Phase 1 Trial of New Ebola Vaccine Published


Applied Clinical Trials

The results from the first Phase 1 trial of an Ebola vaccine based on the current (2014) strain of the virus have been published in The Lancet.

The results from the first Phase 1 trial of an Ebola vaccine based on the current (2014) strain of the virus have been published in The Lancet. Until now, all tested Ebola virus vaccines have been based on the virus strain from the Zaire outbreak in 1976.

The results suggest that the new vaccine is safe, and provokes an immune response in recipients, although further long-term testing will be needed to establish whether it can protect against the Ebola virus, according to the researchers, led by Prof. Fengcai Zhu, from the Jiangsu provincial center for disease prevention and control in China.

The group tested the safety and immunogenicity of a novel Ebola vaccine, based on the 2014 Zaire Guinea Ebola strain, and delivered by a virus-like structure (a recombinant adenovirus type-5 vaccine). The experimental vaccine was developed by Beijing Institute of Biotechnology in Beijing, China, and Tianjin CanSino Biotechnology in Tianjin, China.

A total of 120 healthy Chinese adults were randomly assigned in equal numbers to receive placebo, a low dose, or high dose of the vaccine. The randomized, double-blind, placebo-controlled, phase 1 clinical trial took place at one site in Taizhou County, Jiangsu Province. After 28 days, 38 out of 40 participants in the low-dose group and all 40 of those in the high-dose group had a positive immune response to the vaccine, with participants in the high-dose group producing higher quantities of antibodies than those in the low-dose group. No specific immune response was recorded in the placebo group.

The study does not show whether the level of immune response can offer protection against Ebola virus, and previous trials of this type of vaccine have suggested pre-existing immunity to the virus vector used to deliver the vaccine may affect its ability to protect against the virus. But the high dose of vaccine used in the study appeared to partly circumvent pre-existing immunity to the vector, because participants in the high-dose group had a 100% response rate, with no resultant increase in adverse events.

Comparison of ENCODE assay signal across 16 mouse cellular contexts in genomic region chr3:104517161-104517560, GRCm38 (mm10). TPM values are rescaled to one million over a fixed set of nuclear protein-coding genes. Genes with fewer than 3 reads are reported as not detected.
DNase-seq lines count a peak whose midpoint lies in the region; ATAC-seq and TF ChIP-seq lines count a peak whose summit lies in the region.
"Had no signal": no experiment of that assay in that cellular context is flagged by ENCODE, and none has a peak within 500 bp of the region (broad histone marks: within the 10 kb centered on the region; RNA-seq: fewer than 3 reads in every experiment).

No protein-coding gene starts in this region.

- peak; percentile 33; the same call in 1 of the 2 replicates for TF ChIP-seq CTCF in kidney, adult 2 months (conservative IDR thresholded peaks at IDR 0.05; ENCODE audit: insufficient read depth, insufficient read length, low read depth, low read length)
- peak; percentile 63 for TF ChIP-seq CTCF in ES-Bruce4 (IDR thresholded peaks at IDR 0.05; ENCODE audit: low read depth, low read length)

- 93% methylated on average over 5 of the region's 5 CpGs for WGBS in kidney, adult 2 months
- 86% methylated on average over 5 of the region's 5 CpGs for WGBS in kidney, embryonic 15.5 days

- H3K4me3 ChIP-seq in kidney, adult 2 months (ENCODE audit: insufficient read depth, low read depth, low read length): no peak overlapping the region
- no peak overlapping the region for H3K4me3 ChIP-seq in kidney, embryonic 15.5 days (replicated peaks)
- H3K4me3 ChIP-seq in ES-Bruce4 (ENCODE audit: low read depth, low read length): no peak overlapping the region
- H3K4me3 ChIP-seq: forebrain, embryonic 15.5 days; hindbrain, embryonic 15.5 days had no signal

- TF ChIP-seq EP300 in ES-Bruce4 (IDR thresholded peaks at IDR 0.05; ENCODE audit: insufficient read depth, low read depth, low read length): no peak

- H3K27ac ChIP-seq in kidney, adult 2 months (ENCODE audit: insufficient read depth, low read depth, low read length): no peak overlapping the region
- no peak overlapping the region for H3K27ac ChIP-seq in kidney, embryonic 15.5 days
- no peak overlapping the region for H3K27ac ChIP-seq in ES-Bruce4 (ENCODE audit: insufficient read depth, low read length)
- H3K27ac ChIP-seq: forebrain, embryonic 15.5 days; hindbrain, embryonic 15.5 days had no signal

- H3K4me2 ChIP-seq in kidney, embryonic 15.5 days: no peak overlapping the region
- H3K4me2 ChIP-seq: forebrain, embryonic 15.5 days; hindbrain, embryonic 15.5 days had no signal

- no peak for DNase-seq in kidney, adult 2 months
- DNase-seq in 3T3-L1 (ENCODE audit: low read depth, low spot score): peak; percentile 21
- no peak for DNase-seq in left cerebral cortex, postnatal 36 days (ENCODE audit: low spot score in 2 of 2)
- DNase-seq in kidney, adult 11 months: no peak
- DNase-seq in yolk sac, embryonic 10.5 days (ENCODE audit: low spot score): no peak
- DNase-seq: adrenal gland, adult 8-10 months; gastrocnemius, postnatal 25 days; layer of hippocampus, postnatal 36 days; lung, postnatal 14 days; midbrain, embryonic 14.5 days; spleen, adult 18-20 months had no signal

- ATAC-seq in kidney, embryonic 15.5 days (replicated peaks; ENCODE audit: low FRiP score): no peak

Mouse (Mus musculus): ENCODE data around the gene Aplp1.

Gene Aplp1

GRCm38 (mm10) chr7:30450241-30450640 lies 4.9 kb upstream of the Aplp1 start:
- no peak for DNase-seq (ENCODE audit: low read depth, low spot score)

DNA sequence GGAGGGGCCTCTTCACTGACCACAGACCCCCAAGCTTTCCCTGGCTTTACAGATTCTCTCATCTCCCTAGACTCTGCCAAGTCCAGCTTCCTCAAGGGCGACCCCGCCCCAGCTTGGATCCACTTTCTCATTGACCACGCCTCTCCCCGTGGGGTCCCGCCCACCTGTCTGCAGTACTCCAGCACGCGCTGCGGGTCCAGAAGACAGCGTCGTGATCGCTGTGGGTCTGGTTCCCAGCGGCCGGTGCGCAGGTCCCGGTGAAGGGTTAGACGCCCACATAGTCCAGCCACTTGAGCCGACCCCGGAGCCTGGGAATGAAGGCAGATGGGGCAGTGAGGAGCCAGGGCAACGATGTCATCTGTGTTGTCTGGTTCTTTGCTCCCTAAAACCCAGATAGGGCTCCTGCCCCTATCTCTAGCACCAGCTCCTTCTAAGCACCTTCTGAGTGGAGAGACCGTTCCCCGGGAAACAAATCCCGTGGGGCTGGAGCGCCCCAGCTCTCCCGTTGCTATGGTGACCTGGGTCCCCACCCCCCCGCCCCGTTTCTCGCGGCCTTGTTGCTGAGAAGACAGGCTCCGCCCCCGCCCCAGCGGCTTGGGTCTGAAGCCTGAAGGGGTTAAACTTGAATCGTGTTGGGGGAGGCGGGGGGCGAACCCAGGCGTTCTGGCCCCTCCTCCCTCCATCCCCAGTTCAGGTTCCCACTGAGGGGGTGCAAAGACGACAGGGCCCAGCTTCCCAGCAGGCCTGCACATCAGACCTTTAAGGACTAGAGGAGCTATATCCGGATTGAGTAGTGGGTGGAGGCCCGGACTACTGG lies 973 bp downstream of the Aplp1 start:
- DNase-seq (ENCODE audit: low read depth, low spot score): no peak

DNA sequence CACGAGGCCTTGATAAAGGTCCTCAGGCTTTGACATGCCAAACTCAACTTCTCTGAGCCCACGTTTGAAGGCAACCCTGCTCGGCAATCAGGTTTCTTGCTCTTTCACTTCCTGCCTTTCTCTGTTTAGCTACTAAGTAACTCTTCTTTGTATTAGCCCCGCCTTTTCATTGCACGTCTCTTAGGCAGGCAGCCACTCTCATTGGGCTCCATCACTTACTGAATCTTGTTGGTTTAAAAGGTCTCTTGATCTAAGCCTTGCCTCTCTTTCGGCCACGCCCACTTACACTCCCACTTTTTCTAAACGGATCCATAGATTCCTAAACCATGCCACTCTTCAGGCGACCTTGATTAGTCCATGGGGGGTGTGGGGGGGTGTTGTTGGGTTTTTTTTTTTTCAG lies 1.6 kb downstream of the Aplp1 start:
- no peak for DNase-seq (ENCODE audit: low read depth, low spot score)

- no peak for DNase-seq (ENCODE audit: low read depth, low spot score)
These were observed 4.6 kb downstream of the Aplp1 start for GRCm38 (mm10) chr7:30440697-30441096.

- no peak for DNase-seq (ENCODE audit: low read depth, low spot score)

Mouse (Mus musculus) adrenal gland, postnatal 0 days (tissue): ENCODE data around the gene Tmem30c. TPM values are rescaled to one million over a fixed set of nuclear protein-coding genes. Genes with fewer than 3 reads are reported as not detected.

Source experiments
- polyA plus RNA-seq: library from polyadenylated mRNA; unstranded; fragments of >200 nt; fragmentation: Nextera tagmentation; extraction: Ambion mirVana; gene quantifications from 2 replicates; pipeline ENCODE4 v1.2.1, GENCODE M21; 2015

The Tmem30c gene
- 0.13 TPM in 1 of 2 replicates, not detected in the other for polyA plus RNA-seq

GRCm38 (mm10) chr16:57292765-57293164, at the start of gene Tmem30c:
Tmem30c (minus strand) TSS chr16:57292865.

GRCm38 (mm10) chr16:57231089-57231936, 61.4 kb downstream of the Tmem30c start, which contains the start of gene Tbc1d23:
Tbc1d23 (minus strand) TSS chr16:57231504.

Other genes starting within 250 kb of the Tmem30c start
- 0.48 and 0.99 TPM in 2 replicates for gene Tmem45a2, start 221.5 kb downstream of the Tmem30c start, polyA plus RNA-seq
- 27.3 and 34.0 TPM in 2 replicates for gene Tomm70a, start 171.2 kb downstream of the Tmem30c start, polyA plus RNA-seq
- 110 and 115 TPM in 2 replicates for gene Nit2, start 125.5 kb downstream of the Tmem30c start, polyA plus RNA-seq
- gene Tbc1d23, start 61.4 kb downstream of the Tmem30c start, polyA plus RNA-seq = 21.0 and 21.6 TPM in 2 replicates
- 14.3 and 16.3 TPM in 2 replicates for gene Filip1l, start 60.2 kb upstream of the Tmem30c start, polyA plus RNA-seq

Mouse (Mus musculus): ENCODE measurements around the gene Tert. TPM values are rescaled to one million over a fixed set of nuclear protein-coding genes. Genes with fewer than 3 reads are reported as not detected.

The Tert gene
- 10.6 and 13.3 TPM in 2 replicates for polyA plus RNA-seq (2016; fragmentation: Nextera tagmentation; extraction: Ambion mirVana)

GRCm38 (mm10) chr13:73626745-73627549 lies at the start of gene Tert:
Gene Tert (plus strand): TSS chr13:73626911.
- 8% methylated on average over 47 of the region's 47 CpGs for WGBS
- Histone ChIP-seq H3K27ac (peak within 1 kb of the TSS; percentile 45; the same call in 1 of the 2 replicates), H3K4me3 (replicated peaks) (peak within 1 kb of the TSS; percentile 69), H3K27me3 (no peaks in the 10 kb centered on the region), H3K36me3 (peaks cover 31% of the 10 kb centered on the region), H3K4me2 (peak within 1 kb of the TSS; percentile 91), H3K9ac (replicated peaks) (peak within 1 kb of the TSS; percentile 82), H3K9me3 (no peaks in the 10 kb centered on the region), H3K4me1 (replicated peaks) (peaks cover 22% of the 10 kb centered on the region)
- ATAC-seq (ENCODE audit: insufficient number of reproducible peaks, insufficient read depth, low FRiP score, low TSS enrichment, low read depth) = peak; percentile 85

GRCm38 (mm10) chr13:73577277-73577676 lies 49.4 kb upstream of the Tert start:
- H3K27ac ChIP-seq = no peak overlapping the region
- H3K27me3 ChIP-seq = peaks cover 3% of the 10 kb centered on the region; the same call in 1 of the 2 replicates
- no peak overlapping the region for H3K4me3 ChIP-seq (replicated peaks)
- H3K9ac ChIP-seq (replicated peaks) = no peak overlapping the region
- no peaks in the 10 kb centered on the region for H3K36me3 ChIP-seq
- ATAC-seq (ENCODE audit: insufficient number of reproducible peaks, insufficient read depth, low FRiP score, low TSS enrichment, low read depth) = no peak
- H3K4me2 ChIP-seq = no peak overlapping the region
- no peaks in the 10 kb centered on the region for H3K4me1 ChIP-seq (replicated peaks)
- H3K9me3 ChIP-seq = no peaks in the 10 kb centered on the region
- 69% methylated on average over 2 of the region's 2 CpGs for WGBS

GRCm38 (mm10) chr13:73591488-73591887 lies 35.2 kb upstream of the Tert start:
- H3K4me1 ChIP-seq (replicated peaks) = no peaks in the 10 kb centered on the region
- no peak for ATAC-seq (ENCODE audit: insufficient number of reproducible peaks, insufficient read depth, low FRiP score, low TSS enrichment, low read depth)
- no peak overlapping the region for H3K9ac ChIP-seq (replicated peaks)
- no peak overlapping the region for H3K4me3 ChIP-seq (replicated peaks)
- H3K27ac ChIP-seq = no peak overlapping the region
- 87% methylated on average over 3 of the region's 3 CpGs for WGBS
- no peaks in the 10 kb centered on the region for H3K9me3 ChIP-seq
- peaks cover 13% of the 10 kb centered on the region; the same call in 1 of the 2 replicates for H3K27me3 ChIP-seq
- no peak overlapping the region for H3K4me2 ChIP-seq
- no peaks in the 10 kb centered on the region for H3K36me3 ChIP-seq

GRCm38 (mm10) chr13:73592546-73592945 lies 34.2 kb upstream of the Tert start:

Previous research has indicated that this type of vaccine may increase the risk of HIV acquisition, so future trials will need to take this into account. Whether this candidate vaccine can become a final vaccine for widespread use against Ebola outbreaks is still uncertain, because of the issues of HIV-1 acquisition rates and the pre-existing immunity, especially in West Africa, noted Zhu. Furthermore, these results only assess immune response up to 28 days, and the plan is to assess the persistence of the specific immune response by following up the vaccine recipients of this study.

No serious adverse events were recorded during the 28 days of follow-up, although participants in the high dose group were more likely to report pain and redness at the injection site, with a smaller number reporting mild fever and vomiting. The incidence of adverse reactions was in line with findings from previous studies of other viral-vectored Ebola vaccines.

Writing in a linked comment, Andrea Marzi from the National Institute of Allergy and Infectious Diseases, National Institutes of Health, Hamilton, and Darryl Falzarano from the University of Saskatchewan, Saskatoon, Canada, state: “This adenovirus type-5 Ebola vaccine vector is an example of how quickly existing vaccine platforms can be modified to incorporate a new virus strain, and moved, with minimum testing in animals, into trials in humans during a crisis situation. However…ultimately, the effectiveness of all these vaccines will only become clear when they proceed to phase 2 efficacy trials in outbreak regions.”

The study was funded by China National Science and Technology, Beijing Institute of Biotechnology, and Tianjin CanSino Biotechnology.

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